Some American pharmaceutical companies are considering joining a global humanitarian effort to provide cheaper AIDS drugs in poor nations. Unfortunately, Johnson & Johnson is no longer among them.
The company announced last week that three drugs for treating HIV and AIDS — including one developed with the help of American taxpayers — would not be made available to a nonprofit hoping to improve access to them in developing countries. The decision has sparked fiery criticism of the company, and it shows a need for further efforts to resolve this conflict between public need and private profits.
Johnson & Johnson has an obligation to its shareholders to make money, and it certainly does that. But it must balance that with its social responsibilities.
The Medicines Patent Pool made its pitch to Johnson & Johnson and other pharmaceutical companies on humanitarian grounds. Formed in 2010, the organization makes patent-protected drug formulas available to manufacturers who produce generic drugs at lower prices. Patents typically require such manufacturers to wait 20 years to start selling cheaper versions of drugs, enabling the companies that develop them to reap deserved rewards.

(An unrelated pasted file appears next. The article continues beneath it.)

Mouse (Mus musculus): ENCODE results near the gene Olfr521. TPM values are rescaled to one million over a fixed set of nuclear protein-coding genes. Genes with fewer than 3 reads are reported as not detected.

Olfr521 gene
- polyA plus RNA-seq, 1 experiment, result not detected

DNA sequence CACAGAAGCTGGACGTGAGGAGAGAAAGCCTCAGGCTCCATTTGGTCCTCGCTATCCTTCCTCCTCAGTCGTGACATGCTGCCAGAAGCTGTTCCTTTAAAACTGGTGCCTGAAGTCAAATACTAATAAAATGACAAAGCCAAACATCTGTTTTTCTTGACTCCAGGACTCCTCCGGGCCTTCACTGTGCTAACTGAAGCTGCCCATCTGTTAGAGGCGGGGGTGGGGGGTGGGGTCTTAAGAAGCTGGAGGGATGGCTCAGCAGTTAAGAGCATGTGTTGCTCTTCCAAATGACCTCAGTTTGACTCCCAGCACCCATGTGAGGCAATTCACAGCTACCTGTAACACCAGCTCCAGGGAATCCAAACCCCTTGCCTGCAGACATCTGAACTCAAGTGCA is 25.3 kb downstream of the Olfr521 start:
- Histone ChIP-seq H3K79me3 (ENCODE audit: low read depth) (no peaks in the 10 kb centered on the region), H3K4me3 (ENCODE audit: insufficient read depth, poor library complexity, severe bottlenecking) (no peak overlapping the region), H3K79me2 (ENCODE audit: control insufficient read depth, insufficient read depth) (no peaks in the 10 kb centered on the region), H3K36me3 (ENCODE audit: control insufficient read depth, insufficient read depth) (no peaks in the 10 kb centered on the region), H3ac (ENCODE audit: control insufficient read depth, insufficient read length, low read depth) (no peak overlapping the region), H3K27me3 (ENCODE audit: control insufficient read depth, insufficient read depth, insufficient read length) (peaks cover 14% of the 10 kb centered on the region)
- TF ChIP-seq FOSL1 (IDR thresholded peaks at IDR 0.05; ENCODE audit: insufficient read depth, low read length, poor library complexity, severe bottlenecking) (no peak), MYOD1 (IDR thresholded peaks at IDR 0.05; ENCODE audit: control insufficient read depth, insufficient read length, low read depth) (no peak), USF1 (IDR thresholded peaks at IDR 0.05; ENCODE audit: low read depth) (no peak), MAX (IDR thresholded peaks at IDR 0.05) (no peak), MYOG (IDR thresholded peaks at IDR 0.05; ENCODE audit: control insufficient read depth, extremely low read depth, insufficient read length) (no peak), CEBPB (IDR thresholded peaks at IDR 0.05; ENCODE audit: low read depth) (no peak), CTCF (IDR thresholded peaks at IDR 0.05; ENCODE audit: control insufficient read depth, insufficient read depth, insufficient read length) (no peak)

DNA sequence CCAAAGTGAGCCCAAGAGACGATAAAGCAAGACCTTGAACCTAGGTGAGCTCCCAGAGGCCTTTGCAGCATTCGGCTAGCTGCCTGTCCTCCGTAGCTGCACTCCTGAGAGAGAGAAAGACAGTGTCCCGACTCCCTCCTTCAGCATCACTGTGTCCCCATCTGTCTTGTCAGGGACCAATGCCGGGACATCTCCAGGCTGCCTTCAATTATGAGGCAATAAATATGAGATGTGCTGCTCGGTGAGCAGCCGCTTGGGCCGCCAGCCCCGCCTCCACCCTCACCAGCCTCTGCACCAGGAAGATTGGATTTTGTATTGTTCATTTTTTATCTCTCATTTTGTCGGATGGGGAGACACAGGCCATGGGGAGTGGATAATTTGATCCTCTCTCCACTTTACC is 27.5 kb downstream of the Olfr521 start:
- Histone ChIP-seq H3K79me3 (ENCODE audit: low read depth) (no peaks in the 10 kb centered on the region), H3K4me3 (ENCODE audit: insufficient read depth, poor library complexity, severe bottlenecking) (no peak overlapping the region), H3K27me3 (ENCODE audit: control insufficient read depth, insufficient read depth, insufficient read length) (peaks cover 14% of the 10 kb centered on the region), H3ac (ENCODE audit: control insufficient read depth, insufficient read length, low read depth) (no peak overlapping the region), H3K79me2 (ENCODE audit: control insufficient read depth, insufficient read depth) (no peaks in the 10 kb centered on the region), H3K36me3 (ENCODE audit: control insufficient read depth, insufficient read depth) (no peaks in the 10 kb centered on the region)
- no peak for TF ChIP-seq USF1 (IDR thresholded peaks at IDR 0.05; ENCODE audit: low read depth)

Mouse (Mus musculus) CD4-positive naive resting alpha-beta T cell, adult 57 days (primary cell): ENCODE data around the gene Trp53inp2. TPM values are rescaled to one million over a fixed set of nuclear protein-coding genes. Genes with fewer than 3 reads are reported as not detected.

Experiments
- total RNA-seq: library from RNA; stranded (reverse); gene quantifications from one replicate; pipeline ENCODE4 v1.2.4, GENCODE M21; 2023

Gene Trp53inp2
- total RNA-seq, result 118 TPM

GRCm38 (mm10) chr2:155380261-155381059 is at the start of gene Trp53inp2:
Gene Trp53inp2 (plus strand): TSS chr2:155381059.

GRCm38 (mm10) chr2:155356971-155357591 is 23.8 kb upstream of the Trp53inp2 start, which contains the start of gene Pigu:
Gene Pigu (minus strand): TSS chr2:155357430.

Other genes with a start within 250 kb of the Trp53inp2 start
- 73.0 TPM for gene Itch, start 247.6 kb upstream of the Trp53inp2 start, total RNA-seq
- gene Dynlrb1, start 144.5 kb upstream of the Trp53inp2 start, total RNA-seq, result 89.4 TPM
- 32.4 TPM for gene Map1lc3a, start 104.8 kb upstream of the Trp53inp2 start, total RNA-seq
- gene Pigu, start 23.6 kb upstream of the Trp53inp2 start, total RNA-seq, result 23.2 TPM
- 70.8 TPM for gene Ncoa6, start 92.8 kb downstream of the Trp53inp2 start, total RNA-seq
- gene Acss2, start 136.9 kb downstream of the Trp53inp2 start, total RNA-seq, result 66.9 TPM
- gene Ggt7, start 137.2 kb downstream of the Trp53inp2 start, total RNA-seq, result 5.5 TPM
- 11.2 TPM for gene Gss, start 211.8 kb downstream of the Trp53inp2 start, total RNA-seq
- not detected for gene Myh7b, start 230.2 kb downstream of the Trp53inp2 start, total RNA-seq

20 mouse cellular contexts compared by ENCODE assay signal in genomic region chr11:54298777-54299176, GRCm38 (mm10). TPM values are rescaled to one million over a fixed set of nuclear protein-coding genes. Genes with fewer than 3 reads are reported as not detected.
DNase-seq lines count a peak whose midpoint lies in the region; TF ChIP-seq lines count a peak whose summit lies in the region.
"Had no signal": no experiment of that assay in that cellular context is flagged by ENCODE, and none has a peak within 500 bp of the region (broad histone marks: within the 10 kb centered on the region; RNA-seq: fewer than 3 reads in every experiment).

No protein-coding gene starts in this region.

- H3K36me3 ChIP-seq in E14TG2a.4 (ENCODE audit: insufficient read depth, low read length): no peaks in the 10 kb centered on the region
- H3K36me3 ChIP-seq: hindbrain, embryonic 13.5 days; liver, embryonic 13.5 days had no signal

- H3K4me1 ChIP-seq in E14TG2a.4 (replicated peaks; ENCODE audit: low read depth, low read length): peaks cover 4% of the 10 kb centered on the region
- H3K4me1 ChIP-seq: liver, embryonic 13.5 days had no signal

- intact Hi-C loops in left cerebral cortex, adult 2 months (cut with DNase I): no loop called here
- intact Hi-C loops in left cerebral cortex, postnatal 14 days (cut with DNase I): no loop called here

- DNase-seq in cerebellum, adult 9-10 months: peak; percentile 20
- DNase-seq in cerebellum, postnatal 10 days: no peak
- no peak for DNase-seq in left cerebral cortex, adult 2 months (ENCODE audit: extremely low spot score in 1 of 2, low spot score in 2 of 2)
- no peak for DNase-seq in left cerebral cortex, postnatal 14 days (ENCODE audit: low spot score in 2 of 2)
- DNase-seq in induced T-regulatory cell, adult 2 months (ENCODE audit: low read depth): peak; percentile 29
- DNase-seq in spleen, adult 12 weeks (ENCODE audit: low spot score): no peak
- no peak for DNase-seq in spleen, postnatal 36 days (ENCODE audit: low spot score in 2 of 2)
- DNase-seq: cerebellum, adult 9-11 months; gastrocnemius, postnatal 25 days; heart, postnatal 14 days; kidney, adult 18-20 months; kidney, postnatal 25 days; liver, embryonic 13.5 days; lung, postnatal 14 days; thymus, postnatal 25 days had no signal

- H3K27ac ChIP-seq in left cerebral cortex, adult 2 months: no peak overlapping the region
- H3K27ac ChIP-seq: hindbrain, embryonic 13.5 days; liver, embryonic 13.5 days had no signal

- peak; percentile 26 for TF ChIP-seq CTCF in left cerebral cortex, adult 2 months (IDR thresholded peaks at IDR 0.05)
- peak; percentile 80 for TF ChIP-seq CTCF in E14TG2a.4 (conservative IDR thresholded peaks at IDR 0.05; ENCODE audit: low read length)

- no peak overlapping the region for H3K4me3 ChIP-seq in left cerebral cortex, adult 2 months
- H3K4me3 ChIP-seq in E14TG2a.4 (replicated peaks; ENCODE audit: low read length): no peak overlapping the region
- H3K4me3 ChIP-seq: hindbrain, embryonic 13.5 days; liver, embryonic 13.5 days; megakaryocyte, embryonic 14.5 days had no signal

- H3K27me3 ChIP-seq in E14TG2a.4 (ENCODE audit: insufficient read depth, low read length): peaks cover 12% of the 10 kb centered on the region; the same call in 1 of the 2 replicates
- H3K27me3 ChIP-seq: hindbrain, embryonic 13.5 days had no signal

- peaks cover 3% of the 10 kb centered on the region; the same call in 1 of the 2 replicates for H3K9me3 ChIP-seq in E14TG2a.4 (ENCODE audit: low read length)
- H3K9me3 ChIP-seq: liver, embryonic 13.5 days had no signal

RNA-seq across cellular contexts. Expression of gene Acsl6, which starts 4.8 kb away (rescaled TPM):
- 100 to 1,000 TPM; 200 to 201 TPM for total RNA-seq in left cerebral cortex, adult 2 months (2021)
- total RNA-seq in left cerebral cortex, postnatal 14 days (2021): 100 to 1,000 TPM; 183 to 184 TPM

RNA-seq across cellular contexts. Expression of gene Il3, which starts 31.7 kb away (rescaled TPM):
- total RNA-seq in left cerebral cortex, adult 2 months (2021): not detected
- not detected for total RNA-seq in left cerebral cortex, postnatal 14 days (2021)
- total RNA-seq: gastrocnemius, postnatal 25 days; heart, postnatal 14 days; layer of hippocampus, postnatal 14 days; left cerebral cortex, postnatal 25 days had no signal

But this also makes drugs unaffordable to many people, especially in places like Africa, where the AIDS epidemic still rages at a staggering rate. In sub-Saharan Africa alone, more than 1.9 million people died from AIDS in 2009, and 1.8 million more were infected with HIV. The region is home to 10 percent of the world's population but 70 percent of its AIDS cases.
The nonprofit Doctors Without Borders says the patent pool is the best way to make the latest treatments available to HIV patients in Africa and elsewhere. The pool has reached a licensing deal with Gilead Sciences, and it's still in talks with other drug makers, including Viiv Healthcare, a joint venture of Pfizer and GlaxoSmithKline.
Johnson & Johnson has raised legitimate concerns, including that some developing countries lack the advanced health-care facilities to ensure the drugs are delivered properly, and not in a way that decreases their effectiveness. The company also says it maintains agreements with generic manufacturers and makes some AIDS drugs and vaccines available to troubled populations at deep discounts.
Clearly, though, a critical need persists for more access to medicines for people with HIV and AIDS. And highly profitable health-care companies bear much of the responsibility for figuring out how to meet that need.